- from link in my last post

    The issue is not 'what would I have them do" - it's "was the process flawed".
     
    Ladyslug and Cousin Dupree like this.
  17. Howell

    Howell Member

    Again, regardless of how many law professors, judges, detectives, laypersons or attorneys may disagree, the courts thus far have determined that the graveside surveillance was fully within the law. Therefore, there was no misconduct in that regard. You or I may not believe that abortion or same-sex marriage are constitutional rights, but thus far, the courts have determined that they are. Whether we agree or like it or not, something is illegal only when the courts declare it is.
    Well, you framed the question as though the detectives knew they had done something wrong/illegal and that's why they pleaded the Fifth. That's not how it happened. If I was testifying on the stand and an opposing attorney accused me of a crime, I would have done exactly the same thing.

    Your approach is fair, but at what point do we call the process flawed? When a patrolman checks the wrong box on a report? When a crime scene technician fails to change gloves according to the exact protocol? Everything has to be balanced against reason; that's what juries are charged to evaluate. Was there pertinent information that the jury should've been given but wasn't? Is there any reason to believe that Darlie's representation was ineffective? That is, so inadequate as to justify a whole new trial? Was there any blatant misconduct on the part of the State? Planting, perjury, withholding exculpatory evidence, etc.? I just don't see any of that here.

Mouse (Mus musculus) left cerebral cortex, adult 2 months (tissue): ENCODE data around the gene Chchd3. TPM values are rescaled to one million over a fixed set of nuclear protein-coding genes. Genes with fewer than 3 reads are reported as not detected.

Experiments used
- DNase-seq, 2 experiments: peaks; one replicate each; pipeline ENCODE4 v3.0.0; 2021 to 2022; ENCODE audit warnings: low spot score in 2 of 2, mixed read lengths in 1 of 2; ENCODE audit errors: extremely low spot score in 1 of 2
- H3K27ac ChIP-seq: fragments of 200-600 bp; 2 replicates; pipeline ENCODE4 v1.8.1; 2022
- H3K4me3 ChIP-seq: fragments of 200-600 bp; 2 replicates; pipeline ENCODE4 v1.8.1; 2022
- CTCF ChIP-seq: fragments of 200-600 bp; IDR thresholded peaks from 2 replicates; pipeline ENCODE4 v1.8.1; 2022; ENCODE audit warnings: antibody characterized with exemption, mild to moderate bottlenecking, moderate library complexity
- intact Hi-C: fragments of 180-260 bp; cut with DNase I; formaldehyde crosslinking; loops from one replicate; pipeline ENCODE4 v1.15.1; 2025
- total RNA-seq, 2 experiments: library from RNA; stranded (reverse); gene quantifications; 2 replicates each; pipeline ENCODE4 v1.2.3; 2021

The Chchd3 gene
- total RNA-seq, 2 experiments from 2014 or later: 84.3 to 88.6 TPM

18. Ranch

    Ranch Well-Known Member

    Daniel J. Capra, a law professor at Fordham University in the Bronx, said the Routiers had no reason to expect privacy. ''The graveyard is a public venue,'' Professor Capra said. For 25 years, he added, the Supreme Court has upheld ''all sorts of searches that might appear intrusive.'' With that history, he said, ''the only truly private place is in your home.''

    http://www.nytimes.com/1997/02/09/us/legal-questions-in-cemetery-eavesdropping.html
     
    Cousin Dupree likes this.
  19. Lily

    Lily Bronze Member

    I'm not here championing the cause for a new trial. Moreso, I believe the DP should be commuted to LWOP for several reasons. To recap on just a few those: